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Sao Paulo Medical Journal

Print version ISSN 1516-3180On-line version ISSN 1806-9460

Sao Paulo Med. J. vol.133 no.4 São Paulo July/Aug. 2015 


Influenza vaccines for preventing cardiovascular disease

Christine Clar

Zainab Oseni

Nadine Flowers

Maryam Keshtkar-Jahromi

Karen Rees



This is an update of the original review published in 2008. The risk of adverse cardiovascular outcomes is increased with influenza-like infection, and vaccination against influenza may improve cardiovascular outcomes.


To assess the potential benefits of influenza vaccination for primary and secondary prevention of cardiovascular disease.


Search methods: We searched the following electronic databases on 18 October 2013: The Cochrane Library (including Cochrane Central Register of Controlled Trials (CENTRAL), Database of Abstracts of Reviews of Effects (DARE), Economic Evaluation Database (EED) and Health Technology Assessment database (HTA)), MEDLINE, EMBASE, Science Citation Index Expanded, Conference Proceedings Citation Index - Science and ongoing trials registers ( and We examined reference lists of relevant primary studies and systematic reviews. We performed a limited PubMed search on 20 February 2015, just before publication.

Selection criteria: Randomised controlled trials (RCTs) of influenza vaccination compared with placebo or no treatment in participants with or without cardiovascular disease, assessing cardiovascular death or non-fatal cardiovascular events.

Data collection and analysis: We used standard methodological procedures as expected by The Cochrane Collaboration. We carried out meta-analyses only for cardiovascular death, as other outcomes were reported too infrequently. We expressed effect sizes as risk ratios (RRs), and we used random-effects models.


We included eight trials of influenza vaccination compared with placebo or no vaccination, with 12,029 participants receiving at least one vaccination or control treatment. We included six new studies (n = 11,251), in addition to the two included in the previous version of the review. Four of these trials (n = 10,347) focused on prevention of influenza in the general or elderly population and reported cardiovascular outcomes among their safety analyses; four trials (n = 1682) focused on prevention of cardiovascular events in patients with established coronary heart disease. These populations were analysed separately. Follow-up continued between 42 days and one year. Five RCTs showed deficits in at least three of the risk of bias criteria assessed. When reported (seven studies), vaccination provided adequate immunogenicity or protection against influenza. Cardiovascular mortality was reported by four secondary prevention trials and was significantly reduced by influenza vaccination overall (risk ratio (RR) 0.45, 95% confidence interval (CI) 0.26 to 0.76; P value 0.003) with no significant heterogeneity between studies, and by three trials reporting cardiovascular mortality as part of their safety analyses when the numbers of events were too small to permit conclusions. In studies of patients with coronary heart disease, composite outcomes of cardiovascular events tended to be decreased with influenza vaccination compared with placebo. Generally no significant difference was found between comparison groups regarding individual outcomes such as myocardial infarction.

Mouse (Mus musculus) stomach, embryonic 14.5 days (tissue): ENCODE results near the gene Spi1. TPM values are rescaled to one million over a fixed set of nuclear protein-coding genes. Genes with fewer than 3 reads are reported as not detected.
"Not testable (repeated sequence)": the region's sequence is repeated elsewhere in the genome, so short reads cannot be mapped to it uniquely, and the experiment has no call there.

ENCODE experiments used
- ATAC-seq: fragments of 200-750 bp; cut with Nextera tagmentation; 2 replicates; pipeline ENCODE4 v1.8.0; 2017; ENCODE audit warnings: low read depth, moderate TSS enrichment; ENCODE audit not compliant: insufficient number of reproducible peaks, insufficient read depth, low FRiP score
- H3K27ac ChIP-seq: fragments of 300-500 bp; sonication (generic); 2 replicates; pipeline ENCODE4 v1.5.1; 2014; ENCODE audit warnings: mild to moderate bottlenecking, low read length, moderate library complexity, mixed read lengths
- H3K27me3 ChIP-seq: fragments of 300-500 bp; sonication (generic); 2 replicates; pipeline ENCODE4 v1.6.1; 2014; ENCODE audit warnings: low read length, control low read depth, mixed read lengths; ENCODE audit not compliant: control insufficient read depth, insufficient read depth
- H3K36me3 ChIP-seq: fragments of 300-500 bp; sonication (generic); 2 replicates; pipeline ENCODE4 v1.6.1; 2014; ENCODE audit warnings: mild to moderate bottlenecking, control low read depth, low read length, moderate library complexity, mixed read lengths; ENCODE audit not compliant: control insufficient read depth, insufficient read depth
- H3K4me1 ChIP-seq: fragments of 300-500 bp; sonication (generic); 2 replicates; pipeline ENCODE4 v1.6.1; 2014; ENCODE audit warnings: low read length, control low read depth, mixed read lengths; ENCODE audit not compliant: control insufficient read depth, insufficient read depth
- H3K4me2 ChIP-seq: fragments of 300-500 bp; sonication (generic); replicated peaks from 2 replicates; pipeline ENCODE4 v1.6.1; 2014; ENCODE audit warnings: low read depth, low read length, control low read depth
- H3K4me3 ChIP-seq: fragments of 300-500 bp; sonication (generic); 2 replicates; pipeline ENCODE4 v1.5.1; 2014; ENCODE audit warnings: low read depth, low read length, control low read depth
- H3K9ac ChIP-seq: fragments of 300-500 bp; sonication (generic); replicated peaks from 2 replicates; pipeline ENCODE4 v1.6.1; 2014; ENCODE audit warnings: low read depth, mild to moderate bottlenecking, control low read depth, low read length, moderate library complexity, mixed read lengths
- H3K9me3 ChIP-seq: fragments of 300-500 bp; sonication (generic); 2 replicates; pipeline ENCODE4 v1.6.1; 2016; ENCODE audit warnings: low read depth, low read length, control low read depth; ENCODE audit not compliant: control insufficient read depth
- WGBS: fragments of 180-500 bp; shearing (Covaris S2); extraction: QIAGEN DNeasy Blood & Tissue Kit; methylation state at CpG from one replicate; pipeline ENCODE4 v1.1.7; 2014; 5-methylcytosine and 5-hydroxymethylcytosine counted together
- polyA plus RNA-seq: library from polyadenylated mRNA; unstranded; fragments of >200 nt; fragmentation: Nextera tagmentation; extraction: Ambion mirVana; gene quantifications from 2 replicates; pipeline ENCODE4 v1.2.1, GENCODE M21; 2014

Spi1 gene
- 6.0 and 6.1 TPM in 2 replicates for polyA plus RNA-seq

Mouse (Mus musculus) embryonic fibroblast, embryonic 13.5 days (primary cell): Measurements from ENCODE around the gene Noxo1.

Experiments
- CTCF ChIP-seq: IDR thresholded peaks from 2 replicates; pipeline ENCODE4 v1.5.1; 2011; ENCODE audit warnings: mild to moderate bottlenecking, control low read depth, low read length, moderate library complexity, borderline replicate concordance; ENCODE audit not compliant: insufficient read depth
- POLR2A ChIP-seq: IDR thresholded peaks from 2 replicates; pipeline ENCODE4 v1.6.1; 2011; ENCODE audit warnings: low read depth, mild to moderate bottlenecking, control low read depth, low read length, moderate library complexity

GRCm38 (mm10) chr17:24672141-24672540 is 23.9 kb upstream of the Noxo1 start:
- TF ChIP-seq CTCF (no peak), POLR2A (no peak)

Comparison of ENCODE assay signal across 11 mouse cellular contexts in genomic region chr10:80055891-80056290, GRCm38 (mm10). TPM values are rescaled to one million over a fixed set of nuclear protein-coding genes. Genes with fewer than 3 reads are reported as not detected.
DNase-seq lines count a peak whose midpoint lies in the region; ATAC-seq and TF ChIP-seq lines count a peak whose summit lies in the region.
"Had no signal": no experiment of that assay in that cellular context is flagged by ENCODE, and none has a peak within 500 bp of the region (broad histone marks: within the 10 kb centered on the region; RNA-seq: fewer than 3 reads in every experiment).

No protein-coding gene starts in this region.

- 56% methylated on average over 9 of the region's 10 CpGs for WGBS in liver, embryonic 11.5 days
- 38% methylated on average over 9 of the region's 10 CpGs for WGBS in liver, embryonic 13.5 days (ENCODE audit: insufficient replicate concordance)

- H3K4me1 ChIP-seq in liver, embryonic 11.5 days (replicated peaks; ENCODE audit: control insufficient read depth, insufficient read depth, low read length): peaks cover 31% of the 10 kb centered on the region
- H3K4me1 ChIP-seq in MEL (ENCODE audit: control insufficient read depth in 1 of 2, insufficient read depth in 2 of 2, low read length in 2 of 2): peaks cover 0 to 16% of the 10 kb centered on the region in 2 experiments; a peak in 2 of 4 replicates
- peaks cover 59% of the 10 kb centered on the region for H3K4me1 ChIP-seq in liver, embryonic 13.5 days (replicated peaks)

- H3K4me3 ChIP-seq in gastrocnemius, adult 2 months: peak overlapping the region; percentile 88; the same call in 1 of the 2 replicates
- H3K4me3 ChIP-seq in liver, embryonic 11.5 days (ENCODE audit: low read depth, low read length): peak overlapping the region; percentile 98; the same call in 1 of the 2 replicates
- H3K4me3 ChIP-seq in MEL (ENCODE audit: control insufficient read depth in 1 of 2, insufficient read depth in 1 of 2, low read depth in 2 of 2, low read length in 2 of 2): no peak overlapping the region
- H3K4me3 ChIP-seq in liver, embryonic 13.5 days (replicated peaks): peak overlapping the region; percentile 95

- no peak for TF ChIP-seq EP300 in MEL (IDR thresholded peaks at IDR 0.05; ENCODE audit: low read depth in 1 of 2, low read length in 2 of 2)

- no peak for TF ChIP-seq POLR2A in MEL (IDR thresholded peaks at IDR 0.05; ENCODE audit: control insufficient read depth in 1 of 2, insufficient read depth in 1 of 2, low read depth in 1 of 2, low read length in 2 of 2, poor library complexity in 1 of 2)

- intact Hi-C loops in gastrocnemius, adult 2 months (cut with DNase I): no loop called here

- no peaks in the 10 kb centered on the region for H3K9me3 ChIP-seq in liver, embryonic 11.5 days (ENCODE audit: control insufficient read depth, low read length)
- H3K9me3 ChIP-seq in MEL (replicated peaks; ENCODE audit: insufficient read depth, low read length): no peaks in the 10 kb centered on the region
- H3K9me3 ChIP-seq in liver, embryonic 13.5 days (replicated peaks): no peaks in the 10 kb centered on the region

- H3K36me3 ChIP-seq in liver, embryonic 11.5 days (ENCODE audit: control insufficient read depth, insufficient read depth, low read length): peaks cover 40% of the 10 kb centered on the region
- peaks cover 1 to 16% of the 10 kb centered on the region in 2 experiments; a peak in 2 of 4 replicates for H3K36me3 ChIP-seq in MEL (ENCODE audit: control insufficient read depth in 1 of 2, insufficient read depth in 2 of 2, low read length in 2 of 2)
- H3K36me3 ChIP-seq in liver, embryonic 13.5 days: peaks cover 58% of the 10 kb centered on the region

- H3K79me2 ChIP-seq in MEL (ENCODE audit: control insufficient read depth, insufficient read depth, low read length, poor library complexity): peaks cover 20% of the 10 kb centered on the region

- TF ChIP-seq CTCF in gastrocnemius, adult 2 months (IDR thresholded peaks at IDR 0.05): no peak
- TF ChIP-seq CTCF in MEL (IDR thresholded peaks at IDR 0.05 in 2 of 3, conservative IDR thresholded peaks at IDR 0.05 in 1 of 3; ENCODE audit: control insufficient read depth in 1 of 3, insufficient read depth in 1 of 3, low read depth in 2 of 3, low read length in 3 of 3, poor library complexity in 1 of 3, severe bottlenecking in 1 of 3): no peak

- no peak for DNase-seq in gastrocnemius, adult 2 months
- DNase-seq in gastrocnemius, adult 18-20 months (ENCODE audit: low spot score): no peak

In patients with cardiovascular disease, influenza vaccination may reduce cardiovascular mortality and combined cardiovascular events. However, studies had some risk of bias, and results were not always consistent, so additional higher-quality evidence is necessary to confirm these findings. Not enough evidence was available to establish whether influenza vaccination has a role to play in the primary prevention of cardiovascular disease.

This abstract is available free of charge from:


Vaccination against the influenza virus is known to significantly protect populations that receive it. The inclusion of this type of immunization in the Brazilian calendar had the primary objective of reducing the complications inherent to the disease caused by this virus. Thus, it is understood that individuals with chronic diseases or associated comorbidities, and even pregnant women, would benefit significantly, thereby reducing complications and often death. One of the groups that would benefit is individuals with cardiovascular diseases. Despite the heterogeneity of the data in the review presented here, the study confirms the principles that guided the indication of influenza vaccination, i.e. to reduce mortality due to cardiovascular diseases and their complications.

Juvencio José Duailibe Furtado. Professor of Infectious Diseases at Faculdade de Medicina do ABC (FMABC), and Head of the Department of Infectious Diseases at Heliópolis Hospital, São Paulo (SP), Brazil.


1. Clar C, Oseni Z, Flowers N, Keshtkar-Jahromi M, Rees K. Influenza vaccines for preventing cardiovascular disease. Cochrane Database Syst. 2015;5:CD005050 [ Links ]

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